The energy of the kennel has been crazy lately, but I’m starting to wonder if there is such a thing as the dogs being a little too excited to mush. I’ll fill you in one this morning’s run and you be the judge.
The temperature averages have been running about 6-8 degrees warmer than usual for this time of year, so we have been getting up even earlier than usual to maximize running the dogs at the coolest time of day. This morning we got up at 5:30 a.m. and basically just put on our warm clothes and boots, and poured a cup of coffee (we set the timer to be brewed right when we wake up), then went out the door. The sun wasn’t even up yet, but there was already some residual light starting to show and the mercury was hanging around 41 degrees.
On the agenda was running two teams, I’d hook-up and lead with one and Cole would hook-up her own and follow right behind me. We began harnessing and plugging dogs into the gangline. I had about 5 dogs in and Cole had three in and was going for the fourth. In lead she had Ghost and Ibn: two dogs we got from the pound years ago that are both great leader, but have little to no recall (especially in Ghost’s case) when off leash, so we are always very careful to not let them go when moving them up to the gangline.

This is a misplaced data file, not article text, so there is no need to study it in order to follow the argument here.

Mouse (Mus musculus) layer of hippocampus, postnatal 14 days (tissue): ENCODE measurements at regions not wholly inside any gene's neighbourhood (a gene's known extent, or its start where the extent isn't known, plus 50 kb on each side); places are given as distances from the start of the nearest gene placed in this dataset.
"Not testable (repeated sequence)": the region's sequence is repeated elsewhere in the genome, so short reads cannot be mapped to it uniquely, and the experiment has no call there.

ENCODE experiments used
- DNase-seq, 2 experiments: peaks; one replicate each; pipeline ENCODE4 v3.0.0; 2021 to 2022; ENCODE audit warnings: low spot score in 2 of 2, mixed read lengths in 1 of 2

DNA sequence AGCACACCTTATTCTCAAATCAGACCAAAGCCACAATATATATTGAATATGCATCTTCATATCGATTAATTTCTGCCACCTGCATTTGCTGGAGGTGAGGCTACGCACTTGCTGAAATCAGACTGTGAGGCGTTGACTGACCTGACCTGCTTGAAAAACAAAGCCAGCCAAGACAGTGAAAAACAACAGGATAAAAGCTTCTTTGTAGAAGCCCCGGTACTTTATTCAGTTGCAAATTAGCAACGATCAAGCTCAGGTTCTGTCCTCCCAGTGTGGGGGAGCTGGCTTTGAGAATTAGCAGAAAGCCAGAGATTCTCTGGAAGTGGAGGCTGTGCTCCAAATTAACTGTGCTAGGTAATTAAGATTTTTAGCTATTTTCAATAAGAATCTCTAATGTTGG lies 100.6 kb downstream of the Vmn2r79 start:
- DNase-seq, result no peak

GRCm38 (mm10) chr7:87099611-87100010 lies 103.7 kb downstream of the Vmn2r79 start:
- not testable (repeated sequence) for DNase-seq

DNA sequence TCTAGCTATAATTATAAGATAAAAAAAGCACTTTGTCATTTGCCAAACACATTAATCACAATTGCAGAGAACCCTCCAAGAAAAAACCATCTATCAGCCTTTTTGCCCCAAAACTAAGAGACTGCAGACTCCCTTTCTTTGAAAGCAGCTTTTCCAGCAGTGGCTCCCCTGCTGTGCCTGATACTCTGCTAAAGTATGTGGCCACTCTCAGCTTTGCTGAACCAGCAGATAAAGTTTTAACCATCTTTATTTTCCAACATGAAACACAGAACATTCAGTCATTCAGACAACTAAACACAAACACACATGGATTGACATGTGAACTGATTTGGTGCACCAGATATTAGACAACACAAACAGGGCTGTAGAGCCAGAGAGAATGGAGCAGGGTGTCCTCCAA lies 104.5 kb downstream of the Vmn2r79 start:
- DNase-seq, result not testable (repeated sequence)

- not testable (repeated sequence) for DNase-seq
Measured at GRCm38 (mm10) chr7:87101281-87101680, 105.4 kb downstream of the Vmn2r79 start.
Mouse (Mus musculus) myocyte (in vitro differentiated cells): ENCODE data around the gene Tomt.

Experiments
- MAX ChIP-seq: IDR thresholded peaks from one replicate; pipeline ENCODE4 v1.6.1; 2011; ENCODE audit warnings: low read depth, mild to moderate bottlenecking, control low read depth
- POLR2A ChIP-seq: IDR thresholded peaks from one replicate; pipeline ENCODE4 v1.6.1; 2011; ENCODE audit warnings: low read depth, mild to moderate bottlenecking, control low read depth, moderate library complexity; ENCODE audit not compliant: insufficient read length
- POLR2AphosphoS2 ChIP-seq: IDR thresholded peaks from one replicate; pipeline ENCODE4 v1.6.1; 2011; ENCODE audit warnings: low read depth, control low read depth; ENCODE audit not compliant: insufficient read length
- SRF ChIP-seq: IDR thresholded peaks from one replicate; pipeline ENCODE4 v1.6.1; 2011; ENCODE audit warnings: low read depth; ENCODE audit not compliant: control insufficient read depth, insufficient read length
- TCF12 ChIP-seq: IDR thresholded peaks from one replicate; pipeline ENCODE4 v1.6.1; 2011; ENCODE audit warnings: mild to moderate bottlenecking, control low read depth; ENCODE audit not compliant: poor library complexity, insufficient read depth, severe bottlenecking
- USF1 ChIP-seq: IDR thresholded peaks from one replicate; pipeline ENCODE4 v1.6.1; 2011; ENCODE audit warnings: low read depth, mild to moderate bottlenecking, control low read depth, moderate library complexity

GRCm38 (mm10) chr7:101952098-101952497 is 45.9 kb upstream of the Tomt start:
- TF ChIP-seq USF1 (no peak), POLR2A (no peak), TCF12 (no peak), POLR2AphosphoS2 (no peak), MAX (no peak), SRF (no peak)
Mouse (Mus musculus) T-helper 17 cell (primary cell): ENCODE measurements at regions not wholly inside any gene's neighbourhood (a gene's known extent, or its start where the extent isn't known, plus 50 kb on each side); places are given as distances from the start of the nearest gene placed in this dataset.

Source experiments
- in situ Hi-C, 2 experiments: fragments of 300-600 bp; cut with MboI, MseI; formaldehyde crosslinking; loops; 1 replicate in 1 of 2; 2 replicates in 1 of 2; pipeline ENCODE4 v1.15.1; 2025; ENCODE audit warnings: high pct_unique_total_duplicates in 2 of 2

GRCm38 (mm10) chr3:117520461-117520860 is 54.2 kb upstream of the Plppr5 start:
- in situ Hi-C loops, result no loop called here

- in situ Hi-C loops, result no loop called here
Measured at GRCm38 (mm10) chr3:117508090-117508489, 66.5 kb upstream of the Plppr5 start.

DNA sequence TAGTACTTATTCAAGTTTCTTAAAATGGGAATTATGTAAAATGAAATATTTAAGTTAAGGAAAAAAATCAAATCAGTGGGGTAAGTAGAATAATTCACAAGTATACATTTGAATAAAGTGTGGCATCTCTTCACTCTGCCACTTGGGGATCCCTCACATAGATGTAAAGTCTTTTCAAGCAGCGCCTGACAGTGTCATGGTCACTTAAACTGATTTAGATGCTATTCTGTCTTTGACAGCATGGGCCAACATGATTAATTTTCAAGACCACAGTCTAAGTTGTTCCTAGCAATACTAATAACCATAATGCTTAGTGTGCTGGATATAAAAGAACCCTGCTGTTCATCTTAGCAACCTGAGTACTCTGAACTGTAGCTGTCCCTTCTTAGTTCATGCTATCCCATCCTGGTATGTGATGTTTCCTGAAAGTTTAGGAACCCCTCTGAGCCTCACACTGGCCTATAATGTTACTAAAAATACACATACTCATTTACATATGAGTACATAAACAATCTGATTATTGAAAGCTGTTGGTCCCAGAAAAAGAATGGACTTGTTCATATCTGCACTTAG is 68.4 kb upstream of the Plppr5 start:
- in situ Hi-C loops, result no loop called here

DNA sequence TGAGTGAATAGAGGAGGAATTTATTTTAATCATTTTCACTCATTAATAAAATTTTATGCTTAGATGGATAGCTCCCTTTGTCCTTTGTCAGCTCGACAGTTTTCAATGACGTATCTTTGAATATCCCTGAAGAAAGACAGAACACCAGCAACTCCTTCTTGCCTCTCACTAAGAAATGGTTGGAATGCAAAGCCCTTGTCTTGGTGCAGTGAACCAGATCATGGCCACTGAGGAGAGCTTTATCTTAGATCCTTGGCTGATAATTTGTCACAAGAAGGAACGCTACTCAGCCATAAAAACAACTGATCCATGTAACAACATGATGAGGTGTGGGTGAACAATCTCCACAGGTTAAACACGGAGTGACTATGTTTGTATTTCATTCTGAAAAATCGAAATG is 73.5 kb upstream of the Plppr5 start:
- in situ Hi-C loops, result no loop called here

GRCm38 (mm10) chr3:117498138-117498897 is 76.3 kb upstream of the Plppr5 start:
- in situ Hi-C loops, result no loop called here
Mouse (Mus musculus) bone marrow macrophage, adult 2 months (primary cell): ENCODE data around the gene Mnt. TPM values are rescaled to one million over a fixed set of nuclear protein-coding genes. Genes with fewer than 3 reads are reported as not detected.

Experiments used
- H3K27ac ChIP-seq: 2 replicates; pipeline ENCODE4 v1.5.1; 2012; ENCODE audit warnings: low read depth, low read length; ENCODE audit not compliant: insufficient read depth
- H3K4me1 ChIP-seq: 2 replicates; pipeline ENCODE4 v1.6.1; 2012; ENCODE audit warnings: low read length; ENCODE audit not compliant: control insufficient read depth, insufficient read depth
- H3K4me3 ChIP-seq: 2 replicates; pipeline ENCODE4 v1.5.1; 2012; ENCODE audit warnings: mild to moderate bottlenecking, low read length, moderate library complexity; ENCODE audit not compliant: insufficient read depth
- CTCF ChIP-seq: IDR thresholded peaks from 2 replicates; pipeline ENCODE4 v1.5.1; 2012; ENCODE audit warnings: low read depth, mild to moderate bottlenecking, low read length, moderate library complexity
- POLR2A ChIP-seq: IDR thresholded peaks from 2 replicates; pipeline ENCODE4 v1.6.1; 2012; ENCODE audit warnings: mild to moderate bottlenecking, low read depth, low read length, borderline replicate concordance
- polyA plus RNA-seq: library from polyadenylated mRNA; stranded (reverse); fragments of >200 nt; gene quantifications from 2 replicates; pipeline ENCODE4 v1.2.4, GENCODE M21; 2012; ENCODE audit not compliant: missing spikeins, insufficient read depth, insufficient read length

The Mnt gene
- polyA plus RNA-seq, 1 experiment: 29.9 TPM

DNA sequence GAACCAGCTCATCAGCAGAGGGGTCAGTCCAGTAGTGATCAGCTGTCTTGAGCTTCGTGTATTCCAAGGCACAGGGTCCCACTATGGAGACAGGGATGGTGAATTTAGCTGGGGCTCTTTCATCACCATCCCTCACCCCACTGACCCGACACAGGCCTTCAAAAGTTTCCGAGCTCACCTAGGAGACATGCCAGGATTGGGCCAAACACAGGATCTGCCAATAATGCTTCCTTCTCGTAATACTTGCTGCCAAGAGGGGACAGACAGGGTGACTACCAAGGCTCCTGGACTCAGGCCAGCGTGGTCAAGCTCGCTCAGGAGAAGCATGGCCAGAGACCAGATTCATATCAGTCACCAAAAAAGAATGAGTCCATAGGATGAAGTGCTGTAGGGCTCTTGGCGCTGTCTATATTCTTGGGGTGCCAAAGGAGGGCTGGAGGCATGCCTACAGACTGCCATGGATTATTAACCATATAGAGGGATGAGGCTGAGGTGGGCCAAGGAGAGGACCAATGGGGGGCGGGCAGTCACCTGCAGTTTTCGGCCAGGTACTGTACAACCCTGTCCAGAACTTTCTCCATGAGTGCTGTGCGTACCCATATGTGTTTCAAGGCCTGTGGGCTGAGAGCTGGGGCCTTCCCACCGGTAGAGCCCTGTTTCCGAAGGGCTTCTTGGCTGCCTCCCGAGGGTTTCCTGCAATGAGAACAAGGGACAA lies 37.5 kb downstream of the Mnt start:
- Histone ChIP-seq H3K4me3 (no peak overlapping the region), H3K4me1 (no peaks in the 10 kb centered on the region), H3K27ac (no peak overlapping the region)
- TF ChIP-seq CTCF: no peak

Right behind them Cole had plugged in a dog that is new to our kennel this season. His name is Elim (see pic at top) and he actually belongs to a friend of ours who used to be a handler for several different mushers in the neighborhood. She acquired Elim when he was a pup and has annually trained him in the team with the dogs of whoever she worked for. This season she has decided to get a real job at a veterinary clinic rather than running dogs for other people, but she wanted to ensure Elim could run since he loves it, so she asked if we would train him for the winter and we agreed.